.308 Winchester: You could argue the American rifle started with the .30-30 Winchester, and after the Great War became the .30-06. For most patriots, either of these will do most anything needing done, but the .308 Win. has become more popular, you could argue, because it is better. It hits harder and shoots flatter than a .30-30, with very little increase in recoil. It will kill anything a .30-06 will, but will fit in a smaller and lighter rifle. With the right bullet, placed in the right spot, it will handle anything in North America.

Available in almost any handgun configuration you can imagine, when stoked with modern ammunition the 9mm Luger is a great choice for self defense.

9mm Luger: Cooper was not a fan of the 9mm cartridge, but today it is the self defense, law enforcement, and military pistol cartridge of choice. Bullet engineers have figured out how to maximize the moderate linear and high rotation velocity the 9mm delivers to its projectiles, to create wickedly performing ammunition, fully capable of meeting FBI requirements. You can get a 9mm in just about any size and style handgun you like.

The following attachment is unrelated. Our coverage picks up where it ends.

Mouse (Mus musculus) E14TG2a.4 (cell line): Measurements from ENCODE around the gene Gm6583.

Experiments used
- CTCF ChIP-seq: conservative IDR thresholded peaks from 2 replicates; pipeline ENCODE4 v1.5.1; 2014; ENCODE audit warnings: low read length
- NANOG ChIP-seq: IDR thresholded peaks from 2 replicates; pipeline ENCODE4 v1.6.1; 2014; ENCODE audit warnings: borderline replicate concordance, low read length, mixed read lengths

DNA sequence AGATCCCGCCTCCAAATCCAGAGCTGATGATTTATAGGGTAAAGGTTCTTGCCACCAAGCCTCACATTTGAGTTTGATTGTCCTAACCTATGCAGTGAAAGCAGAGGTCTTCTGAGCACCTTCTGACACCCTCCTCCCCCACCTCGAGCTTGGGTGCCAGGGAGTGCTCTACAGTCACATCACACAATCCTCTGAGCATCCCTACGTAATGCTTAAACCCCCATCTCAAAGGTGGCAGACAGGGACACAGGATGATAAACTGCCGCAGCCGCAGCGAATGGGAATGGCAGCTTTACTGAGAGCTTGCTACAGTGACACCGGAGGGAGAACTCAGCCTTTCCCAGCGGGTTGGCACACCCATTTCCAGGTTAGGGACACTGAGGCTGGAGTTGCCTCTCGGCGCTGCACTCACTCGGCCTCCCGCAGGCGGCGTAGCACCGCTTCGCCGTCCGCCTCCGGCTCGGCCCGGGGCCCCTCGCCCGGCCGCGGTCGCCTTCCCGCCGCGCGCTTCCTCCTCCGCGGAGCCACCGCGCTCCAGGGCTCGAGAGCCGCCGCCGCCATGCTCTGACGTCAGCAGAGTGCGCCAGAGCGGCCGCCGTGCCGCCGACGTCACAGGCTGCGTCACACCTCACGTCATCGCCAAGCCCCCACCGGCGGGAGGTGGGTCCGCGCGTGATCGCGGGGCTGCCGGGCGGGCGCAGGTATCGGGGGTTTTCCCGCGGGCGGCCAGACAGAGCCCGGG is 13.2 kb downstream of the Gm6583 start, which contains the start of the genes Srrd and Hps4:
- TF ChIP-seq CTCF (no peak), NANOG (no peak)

Highly versatile, the 12 gauge shotgun can be used for a host of chores.

12 Gauge: Yes, there are other gauges, but for all-round versatility they cannot compare to the 12. With light loads, you can shoot trap, skeet and sporting clays. With field loads, you can take small game, upland birds (turkeys included) and waterfowl. With buckshot, you can defend your home, fight felons, and even kill a deer. And, with a slug, you can pound to the ground or at least change the mind of just about any critter. There’s a reason the 12 gauge has been the No. 1 – behind the kitchen door – gun for more than a century.

With these five cartridges, you can do just about any shooting that needs done.

Images by Richard Mann

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  • Full Name